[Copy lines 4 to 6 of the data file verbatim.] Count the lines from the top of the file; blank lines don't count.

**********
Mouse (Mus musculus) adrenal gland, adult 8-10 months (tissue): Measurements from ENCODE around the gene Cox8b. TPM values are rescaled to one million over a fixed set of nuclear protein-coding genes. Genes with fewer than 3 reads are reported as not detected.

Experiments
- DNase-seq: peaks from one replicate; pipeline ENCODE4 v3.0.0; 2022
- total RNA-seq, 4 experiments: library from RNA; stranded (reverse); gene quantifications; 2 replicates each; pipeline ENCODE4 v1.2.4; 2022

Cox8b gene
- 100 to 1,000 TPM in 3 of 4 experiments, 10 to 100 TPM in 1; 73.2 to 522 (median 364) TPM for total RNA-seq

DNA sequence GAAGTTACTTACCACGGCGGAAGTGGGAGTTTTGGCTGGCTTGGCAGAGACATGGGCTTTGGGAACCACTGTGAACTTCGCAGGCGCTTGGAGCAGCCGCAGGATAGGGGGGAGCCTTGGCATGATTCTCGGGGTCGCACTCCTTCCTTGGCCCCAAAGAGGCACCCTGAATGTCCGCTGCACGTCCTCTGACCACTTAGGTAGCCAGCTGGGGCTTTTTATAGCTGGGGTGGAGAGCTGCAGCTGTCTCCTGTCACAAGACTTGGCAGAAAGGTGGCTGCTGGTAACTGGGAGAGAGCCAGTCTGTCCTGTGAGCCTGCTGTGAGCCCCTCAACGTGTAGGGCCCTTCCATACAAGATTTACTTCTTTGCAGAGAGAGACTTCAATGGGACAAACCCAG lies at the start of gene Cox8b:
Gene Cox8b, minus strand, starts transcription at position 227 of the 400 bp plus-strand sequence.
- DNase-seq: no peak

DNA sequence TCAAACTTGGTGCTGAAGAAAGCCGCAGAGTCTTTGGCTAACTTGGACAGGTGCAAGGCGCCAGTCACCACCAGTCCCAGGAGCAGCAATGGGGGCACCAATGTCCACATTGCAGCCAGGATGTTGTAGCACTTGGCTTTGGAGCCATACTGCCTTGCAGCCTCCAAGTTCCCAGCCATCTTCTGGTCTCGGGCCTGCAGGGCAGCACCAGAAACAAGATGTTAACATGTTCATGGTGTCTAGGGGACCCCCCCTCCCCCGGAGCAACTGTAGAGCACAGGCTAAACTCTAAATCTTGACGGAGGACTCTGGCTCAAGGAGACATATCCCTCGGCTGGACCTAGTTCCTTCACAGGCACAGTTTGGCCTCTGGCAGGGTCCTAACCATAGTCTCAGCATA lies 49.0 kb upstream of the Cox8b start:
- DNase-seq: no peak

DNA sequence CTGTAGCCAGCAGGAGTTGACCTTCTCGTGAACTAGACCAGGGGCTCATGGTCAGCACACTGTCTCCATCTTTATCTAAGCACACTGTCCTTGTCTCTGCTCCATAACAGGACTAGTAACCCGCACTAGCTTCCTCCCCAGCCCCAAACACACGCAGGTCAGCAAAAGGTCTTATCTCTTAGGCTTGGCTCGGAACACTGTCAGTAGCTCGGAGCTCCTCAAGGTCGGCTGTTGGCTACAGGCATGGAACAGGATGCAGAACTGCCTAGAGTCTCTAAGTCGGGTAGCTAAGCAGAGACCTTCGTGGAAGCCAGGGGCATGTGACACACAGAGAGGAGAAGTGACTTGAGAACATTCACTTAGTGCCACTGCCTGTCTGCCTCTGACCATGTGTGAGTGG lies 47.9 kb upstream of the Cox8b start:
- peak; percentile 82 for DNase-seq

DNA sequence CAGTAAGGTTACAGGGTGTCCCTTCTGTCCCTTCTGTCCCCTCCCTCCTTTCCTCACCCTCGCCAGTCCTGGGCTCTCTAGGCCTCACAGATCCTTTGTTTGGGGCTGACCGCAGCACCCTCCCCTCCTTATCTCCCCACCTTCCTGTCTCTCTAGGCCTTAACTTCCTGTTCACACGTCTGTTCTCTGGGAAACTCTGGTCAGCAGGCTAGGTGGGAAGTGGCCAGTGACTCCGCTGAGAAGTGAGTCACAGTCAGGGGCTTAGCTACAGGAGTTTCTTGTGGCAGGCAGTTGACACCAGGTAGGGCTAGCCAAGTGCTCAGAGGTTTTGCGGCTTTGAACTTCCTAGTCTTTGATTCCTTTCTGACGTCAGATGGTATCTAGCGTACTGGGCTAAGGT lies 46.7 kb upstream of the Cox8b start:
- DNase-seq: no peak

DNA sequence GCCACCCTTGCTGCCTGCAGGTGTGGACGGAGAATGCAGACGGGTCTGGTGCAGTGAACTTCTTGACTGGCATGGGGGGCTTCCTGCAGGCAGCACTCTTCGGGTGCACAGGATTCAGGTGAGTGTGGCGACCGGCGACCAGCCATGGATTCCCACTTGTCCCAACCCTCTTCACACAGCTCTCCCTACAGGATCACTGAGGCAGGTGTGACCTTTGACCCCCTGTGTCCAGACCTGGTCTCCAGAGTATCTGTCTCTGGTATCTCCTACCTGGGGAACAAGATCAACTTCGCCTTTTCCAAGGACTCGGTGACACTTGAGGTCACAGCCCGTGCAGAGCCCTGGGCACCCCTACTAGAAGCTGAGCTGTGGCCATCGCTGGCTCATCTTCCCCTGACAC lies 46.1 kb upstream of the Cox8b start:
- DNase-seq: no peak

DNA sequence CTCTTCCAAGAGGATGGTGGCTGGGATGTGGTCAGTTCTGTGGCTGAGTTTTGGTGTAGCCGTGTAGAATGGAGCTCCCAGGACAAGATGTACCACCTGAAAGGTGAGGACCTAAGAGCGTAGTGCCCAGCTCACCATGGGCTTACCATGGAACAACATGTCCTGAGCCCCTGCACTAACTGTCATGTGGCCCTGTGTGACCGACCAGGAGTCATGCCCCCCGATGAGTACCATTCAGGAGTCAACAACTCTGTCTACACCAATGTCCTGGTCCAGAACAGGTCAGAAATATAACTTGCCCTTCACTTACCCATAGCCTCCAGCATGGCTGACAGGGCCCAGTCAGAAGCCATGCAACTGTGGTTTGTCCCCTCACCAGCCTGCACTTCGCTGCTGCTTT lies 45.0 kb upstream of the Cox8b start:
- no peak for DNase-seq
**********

- total RNA-seq, 4 experiments: library from RNA; stranded (reverse); gene quantifications; 2 replicates each; pipeline ENCODE4 v1.2.4; 2022

Cox8b gene
- 100 to 1,000 TPM in 3 of 4 experiments, 10 to 100 TPM in 1; 73.2 to 522 (median 364) TPM for total RNA-seq